LaBarbera offers no evidence in support of their belated claim that Kennerson was not entitled to the settlement amount, and in any event, explicitly agreed as part of the Indemnity Agreement that, "Surety shall have the right to adjust, settle or compromise any claim, demand, suit or judgment upon any of the Bonds procured or executed by it and Surety's decision thereon shall be final and binding upon the Indemnitors." Indemnity Agreement at ¶7. Having agreed to be bound by the Surety's settlement determination and after refusing to assist the Surety by providing relevant information when the Surety was negotiating to settle the claim, LaBarbera has waived any and all rights to object to the settlement now.

Accordingly, the Surety's motion for summary judgment on its fourth cross-claim against LaBarbera in the amount of $35,000.00 is granted.

E. Surety's Motion to Dismiss the Cross-Claim of the Defendant Water Authority

The Surety has also moved to dismiss the cross-claim asserted against it by the Water Authority, on the grounds that the Water Authority is not a beneficiary under the Labor and Materials Payment and Performance bonds executed by the Surety, and therefore lacks standing to assert such a cross-claim. On their face, the bonds do not obligate the Surety to defend or indemnity the Water Authority, and the Water Authority has not opposed the Surety's motion.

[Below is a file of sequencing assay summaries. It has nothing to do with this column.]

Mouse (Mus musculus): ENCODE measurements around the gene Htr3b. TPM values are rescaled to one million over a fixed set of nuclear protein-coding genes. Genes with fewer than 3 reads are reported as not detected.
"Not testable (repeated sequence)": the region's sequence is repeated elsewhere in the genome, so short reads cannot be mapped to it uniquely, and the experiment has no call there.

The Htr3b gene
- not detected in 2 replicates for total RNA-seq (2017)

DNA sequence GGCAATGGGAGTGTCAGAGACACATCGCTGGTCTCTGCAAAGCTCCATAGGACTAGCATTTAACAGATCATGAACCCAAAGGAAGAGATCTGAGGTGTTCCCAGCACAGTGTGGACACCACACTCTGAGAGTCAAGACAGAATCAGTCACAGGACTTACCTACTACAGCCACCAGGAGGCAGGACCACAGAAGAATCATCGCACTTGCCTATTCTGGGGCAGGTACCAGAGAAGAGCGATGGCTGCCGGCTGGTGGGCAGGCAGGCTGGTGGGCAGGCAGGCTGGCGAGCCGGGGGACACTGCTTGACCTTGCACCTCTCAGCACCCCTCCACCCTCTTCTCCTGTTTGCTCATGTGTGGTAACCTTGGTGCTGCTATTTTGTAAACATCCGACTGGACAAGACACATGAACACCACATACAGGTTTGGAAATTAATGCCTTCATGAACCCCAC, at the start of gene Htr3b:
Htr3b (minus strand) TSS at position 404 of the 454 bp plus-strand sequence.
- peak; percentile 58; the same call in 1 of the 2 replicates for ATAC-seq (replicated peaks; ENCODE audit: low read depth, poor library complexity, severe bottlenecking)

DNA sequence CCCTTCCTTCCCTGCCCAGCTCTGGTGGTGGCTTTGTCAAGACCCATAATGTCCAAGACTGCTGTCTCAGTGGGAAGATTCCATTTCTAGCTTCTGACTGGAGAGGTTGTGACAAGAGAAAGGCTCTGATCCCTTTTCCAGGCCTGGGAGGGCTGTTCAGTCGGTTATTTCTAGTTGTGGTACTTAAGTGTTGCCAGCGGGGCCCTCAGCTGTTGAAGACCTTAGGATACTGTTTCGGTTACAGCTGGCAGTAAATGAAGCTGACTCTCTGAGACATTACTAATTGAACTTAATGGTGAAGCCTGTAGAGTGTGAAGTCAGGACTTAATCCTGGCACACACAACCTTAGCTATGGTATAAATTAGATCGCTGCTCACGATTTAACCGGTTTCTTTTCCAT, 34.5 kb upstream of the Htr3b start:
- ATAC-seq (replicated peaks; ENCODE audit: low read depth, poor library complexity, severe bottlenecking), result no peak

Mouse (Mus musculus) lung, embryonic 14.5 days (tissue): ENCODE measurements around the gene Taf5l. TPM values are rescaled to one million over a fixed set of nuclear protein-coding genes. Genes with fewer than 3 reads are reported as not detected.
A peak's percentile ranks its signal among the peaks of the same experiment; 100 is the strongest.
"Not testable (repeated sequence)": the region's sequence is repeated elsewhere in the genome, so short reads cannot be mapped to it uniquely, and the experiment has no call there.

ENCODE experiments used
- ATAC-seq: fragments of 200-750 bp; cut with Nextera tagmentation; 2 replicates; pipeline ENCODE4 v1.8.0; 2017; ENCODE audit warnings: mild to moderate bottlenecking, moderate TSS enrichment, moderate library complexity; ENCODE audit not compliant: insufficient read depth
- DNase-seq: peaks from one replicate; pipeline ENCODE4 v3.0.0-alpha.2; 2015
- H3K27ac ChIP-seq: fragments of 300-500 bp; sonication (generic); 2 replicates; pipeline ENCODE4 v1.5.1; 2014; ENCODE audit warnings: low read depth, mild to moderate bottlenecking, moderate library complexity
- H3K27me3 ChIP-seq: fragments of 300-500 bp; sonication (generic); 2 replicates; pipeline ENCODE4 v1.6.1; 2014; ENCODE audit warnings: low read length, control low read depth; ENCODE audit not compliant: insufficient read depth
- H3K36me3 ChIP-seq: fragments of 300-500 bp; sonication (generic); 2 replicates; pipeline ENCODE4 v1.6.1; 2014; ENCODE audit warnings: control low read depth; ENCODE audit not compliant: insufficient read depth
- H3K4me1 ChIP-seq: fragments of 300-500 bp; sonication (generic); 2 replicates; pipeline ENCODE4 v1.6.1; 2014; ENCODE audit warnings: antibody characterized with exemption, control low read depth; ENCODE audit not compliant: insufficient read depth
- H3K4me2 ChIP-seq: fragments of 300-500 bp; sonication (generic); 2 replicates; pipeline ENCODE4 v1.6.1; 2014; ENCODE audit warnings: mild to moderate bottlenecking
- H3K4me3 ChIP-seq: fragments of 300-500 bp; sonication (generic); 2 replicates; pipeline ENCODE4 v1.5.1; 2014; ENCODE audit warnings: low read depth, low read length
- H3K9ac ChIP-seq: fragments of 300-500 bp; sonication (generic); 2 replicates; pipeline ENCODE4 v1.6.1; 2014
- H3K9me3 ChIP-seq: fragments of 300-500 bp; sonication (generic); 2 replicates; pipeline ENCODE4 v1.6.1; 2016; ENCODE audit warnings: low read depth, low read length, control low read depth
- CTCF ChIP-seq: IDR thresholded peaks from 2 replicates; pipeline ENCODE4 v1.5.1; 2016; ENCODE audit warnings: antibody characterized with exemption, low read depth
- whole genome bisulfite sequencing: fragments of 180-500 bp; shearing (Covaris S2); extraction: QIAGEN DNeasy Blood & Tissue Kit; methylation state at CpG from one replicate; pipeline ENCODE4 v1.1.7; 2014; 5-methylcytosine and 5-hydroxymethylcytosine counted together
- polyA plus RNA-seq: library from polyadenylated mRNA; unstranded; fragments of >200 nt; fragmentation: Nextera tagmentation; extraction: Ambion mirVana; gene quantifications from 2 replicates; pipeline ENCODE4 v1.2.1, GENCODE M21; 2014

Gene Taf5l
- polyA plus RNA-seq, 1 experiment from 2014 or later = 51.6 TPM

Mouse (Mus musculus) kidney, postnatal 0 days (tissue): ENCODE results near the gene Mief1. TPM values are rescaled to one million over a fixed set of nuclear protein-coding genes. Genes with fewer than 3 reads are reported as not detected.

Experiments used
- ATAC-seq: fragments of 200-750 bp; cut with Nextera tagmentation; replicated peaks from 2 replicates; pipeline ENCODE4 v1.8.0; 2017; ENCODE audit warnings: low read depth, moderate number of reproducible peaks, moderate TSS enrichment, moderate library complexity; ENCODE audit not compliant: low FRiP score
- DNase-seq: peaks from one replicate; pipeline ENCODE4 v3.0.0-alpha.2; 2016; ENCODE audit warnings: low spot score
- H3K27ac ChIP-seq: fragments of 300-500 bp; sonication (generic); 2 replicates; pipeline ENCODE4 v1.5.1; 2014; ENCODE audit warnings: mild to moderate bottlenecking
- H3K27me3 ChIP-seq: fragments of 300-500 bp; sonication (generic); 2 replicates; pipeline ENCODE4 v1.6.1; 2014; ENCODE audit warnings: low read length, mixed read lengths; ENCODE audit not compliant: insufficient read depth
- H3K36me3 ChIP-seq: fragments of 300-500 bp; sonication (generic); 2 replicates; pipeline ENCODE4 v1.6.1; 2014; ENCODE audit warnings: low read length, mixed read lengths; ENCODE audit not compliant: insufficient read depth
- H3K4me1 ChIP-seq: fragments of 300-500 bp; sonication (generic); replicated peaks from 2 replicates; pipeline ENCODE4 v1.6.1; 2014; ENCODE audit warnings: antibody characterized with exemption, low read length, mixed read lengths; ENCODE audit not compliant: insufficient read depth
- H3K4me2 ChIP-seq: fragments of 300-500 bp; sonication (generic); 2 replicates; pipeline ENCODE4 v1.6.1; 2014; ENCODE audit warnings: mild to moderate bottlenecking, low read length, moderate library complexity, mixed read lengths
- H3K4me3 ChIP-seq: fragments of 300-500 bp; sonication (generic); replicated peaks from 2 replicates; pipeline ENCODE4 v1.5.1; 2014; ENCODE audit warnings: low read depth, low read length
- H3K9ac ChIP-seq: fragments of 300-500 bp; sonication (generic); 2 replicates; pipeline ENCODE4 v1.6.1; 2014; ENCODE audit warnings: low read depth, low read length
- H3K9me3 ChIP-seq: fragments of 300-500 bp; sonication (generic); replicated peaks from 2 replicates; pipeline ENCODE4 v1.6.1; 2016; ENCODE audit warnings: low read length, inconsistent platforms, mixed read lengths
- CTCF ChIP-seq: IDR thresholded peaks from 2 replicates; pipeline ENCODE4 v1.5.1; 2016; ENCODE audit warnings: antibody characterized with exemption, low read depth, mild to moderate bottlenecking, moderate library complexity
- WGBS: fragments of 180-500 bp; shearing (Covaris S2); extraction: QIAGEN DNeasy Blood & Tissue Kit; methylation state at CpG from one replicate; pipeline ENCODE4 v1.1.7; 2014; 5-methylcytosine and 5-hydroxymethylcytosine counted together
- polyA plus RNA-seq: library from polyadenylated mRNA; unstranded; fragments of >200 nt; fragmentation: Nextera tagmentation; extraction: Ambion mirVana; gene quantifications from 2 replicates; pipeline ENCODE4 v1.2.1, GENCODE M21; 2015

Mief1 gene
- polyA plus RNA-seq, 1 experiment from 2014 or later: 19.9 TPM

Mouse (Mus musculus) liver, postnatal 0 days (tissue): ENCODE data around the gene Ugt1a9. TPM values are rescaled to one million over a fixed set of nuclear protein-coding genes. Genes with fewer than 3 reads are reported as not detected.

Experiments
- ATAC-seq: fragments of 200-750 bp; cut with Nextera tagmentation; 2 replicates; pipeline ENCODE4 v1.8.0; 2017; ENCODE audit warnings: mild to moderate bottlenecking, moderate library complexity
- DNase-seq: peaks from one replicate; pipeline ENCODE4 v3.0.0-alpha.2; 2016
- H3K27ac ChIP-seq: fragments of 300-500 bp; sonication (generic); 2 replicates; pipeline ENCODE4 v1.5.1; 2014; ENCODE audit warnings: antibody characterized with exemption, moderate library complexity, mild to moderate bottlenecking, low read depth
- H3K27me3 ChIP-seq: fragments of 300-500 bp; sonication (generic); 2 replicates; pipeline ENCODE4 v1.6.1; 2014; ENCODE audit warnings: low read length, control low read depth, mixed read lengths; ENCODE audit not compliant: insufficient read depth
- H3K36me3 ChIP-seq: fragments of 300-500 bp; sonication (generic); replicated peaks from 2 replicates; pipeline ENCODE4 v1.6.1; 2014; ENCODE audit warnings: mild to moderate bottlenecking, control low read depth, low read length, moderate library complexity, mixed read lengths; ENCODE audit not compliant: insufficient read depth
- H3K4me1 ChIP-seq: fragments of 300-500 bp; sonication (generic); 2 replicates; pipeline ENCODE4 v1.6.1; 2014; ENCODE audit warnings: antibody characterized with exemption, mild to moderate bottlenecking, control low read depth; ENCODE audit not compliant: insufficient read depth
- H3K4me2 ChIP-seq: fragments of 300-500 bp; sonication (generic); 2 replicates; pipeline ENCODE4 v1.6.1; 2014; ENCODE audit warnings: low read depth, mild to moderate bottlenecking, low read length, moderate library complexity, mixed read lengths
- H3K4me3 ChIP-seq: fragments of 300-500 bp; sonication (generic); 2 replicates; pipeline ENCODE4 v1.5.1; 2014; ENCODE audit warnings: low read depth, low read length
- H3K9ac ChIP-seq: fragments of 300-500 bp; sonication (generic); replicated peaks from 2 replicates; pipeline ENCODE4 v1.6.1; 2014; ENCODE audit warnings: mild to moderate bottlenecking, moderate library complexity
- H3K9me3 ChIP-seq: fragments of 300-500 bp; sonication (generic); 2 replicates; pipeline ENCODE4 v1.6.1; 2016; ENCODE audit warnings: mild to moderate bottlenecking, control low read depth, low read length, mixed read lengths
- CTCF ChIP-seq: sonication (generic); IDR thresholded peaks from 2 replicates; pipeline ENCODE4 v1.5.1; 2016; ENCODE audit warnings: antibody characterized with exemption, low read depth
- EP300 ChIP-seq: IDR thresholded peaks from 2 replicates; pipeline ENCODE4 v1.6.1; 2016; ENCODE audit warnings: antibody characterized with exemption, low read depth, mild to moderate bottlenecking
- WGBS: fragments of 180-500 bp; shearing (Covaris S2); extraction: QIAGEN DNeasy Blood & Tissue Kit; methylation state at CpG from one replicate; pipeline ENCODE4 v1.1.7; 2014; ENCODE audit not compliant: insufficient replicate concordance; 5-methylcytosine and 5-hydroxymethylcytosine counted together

Therefore, the Surety's motion for summary judgment dismissing the Water Authority's cross-claim is granted.

CONCLUSION

In light of the foregoing, defendant Selective Insurance Company of America's motion for summary judgment against the LaBarbera co-defendants, that is, Vincenzo LaBarbera, a/k/a Vincent LaBarbera, individually and d/b/a LaBarbera Excavating and LaBar Enterprises of Rochester, Inc., on its second and fourth cross-claims (Dkt. #26) is granted in the total amount of $115,011.47, with interest to be calculated on $80,011.47 of that amount pursuant to the terms of the Indemnity Agreement between those parties. Selective's motion to dismiss the cross-claim asserted against it by co-defendant the Monroe County Water Authority is also granted, and that cross-claim is dismissed, with prejudice.

IT IS SO ORDERED.

Rochester, New York

20080311

© 1992-2008 VersusLaw Inc.